Things to Do

8 Fun Things to Do in Old Town Alexandria

Old Town's Carlyle House Photograph by Flickr user smilla4.

Alexandria Black History Museum

This modest building is the portal to Alexandria’s African-American history, which has sites all over Old Town. Start here to see its current exhibit on Civil War–era “contraband”—black soldiers and their families who escaped from Southern slave owners to fight for the Union cause. A self-guided tour includes the restored cemetery where most of them are buried. 902 Wythe St.; 703-746-4356.

Carlyle House

The popularity of the PBS miniseries Mercy Street—based on the Civil War hospital that once sat in front of this 18th-century mansion turned museum—has led administrators to dedicate its second floor to the time when Union officers and doctors lived there. Highlights include a surgical-room set with a 19th-century amputation kit. 121 N. Fairfax St.; 703-549-2997.

The cast of Mercy Street poses in front of Carlyle House. Photograph by M Enriquez for Visit Alexandria.
The cast of Mercy Street poses in front of Carlyle House. Photograph by M Enriquez for Visit Alexandria.

Jones Point Park

Exploring this park is almost like walking through time. Start at the edge of the Potomac, where the first DC boundary stone was laid in 1791. Then comes the lighthouse, established in 1855. The remains of a World War I shipyard lie farther back from the river, while the modern-day Woodrow Wilson Bridge looms over basketball courts and playing fields. Jones Point Dr.; 703‑235‑1530.

Lee-Fendall House

PBS lovers rejoice: Lee-Fendall’s “Beyond the Battlefield” walking tour—which starts at the Lyceum on King Street—takes visitors to landmarks that figure into Mercy Street; its Downton Abbey tea and tour celebrate the fact that the real-life owner of Highclere Castle—which played Downton Abbey in the British series—is a descendant of this Old Town home’s original owner, Phillip Fendall. 614 Oronoco St.; 703-548-1789.

things to do in alexandria
Catch gorgeous views of DC monuments from the Mount Vernon Trail. Photograph by Flickr user Jenn Wurzbacher.

Mount Vernon Trail

National Park Service rangers offer learn-to-ride and bike-safety classes for kids on the 18-mile trail that runs through Old Town to Mount Vernon along the Potomac River. The scenery changes quickly from the DC monuments and Reagan National Airport on the northern end to a more natural setting down south, where bikers and joggers can take a three-quarter-mile trail into grassy Dyke Marsh. 703‑235‑1530.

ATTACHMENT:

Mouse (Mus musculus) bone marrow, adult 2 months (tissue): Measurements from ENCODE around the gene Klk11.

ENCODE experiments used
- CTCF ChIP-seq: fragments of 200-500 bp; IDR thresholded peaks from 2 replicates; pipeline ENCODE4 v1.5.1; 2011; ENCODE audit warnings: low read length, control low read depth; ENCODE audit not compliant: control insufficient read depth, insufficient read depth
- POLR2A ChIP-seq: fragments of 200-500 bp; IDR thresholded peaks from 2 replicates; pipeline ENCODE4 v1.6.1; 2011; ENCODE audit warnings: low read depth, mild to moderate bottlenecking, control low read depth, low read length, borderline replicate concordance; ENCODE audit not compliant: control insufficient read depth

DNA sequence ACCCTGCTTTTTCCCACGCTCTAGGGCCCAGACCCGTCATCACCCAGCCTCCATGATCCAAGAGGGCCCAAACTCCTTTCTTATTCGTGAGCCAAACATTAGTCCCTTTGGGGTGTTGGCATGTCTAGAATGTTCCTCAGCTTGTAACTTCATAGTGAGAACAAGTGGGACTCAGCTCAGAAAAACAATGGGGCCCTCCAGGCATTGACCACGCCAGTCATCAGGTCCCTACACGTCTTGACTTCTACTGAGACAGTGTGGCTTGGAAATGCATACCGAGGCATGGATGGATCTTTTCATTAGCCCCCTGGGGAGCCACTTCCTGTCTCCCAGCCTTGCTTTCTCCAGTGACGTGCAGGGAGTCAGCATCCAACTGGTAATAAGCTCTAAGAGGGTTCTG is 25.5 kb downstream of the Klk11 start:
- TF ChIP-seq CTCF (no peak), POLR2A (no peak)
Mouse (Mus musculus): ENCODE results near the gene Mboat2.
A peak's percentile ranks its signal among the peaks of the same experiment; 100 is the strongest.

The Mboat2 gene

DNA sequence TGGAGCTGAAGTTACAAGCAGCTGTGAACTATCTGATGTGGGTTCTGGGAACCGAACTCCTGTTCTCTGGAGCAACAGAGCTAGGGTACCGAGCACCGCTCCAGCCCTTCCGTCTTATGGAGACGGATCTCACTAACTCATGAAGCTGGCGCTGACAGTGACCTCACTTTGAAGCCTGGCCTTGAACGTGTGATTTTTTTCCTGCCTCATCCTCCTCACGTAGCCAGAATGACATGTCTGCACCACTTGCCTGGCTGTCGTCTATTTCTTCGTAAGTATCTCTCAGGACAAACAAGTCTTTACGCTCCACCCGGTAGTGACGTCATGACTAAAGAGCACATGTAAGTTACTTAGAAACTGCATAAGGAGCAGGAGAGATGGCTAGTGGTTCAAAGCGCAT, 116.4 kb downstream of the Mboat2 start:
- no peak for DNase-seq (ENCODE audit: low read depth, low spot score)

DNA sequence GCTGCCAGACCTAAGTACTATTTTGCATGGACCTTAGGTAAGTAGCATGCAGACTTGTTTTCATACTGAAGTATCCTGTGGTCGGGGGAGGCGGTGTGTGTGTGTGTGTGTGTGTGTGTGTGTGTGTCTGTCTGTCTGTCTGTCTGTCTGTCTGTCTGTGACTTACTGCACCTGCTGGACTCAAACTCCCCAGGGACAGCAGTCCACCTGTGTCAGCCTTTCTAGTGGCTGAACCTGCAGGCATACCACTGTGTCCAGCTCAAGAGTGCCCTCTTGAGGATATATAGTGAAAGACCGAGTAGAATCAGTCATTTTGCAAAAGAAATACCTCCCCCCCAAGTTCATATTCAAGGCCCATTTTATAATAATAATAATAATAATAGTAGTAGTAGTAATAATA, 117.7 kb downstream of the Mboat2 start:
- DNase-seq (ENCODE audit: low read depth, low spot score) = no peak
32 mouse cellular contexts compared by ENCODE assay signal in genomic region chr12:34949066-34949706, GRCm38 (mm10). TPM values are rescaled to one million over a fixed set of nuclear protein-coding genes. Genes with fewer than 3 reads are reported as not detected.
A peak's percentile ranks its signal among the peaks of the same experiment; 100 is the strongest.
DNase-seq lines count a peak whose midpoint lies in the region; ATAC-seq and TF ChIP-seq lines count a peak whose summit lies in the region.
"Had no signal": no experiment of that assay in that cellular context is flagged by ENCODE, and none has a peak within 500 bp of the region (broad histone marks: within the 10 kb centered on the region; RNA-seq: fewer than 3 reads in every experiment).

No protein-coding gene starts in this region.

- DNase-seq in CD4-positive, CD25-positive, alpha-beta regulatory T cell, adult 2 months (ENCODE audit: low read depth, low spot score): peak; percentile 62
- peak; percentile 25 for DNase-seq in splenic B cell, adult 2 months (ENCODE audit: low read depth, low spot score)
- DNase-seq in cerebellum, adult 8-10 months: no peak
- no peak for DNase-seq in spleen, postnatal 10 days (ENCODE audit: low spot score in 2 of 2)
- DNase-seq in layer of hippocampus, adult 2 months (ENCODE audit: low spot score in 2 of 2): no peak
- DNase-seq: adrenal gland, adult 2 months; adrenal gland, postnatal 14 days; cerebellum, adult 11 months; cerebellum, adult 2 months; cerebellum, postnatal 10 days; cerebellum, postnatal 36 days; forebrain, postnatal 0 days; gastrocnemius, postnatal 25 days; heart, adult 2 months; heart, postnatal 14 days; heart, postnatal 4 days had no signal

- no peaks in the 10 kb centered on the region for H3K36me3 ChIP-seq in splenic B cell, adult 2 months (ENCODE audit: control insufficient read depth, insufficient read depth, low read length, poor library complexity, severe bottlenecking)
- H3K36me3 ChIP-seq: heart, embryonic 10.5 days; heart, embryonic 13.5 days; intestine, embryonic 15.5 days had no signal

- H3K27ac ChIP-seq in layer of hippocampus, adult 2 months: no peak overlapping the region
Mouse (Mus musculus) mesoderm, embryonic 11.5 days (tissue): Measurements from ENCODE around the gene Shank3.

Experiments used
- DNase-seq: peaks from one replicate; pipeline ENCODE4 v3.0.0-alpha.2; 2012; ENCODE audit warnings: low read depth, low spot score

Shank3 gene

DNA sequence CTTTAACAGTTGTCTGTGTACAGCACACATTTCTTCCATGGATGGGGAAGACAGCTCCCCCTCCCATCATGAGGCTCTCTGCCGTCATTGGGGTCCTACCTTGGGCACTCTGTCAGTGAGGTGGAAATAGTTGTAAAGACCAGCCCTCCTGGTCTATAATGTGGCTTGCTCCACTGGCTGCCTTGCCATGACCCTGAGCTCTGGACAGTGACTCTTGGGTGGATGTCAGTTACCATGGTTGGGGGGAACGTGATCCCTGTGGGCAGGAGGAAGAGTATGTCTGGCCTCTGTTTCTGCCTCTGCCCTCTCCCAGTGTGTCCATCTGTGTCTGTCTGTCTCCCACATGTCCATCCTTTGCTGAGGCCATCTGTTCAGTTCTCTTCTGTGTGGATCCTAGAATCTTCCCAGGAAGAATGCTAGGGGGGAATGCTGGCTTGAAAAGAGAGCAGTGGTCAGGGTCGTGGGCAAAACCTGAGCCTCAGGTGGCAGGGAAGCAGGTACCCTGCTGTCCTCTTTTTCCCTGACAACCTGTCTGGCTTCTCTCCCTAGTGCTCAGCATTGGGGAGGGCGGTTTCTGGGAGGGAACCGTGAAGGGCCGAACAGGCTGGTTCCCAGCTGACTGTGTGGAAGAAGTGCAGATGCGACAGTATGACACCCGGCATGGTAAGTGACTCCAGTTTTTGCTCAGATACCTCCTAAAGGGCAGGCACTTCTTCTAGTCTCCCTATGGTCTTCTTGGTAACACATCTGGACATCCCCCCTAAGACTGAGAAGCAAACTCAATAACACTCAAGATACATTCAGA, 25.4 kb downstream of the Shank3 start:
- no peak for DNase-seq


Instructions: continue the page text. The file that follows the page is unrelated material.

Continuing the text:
Old Town Food Tour

For the less intense history buffs among us, this 3½-hour walking tour of landmarks and architecture includes stops at four to five restaurants. Chefs at eateries such as Society Fair and Landini Brothers (the destinations change) prepare a special dish for each group’s 12 to 14 members. 202-683-8847; info@foodtourcorp.com.

Photo via Flickr user <a href="https://www.flickr.com/photos/bluestocking/"> Bluestocking42</a>.
The Stabler-Leadbeater apothecary has been around for more than 140 years. Photograph via Flickr user Bluestocking42.

Potomac Riverboat Company

Why fight traffic to Nats Park when you can take a 30-minute boat ride to the stadium while drinking $5 beers? The Potomac Riverboat Company also partners with nearby restaurants to give discounts to passengers who want to start the party before boarding—and the parking is free with an online ticket purchase. Advance reservations recommended. Alexandria City Marina, 0 Cameron St.; 703-684-0580.

Stabler-Leadbeater Apothecary Museum

References in the Harry Potter books to dragon’s blood and unicorn root weren’t fantastical—they really existed, and you can see them in the second-floor storeroom at Leadbeaters, a working pharmacy for more than 140 years. Also on display are Civil War requisitions for the Mansion House Hospital and handwritten orders from Martha Washington. 107 S. Fairfax St.; 703-746-3852.

Freelance writer Jennifer Sergent blogs at DC by Design and can be reached at jennifersergent@verizon.net. On Instagram, she’s @jensergent.

This article appears in our June 2016 issue of Washingtonian.

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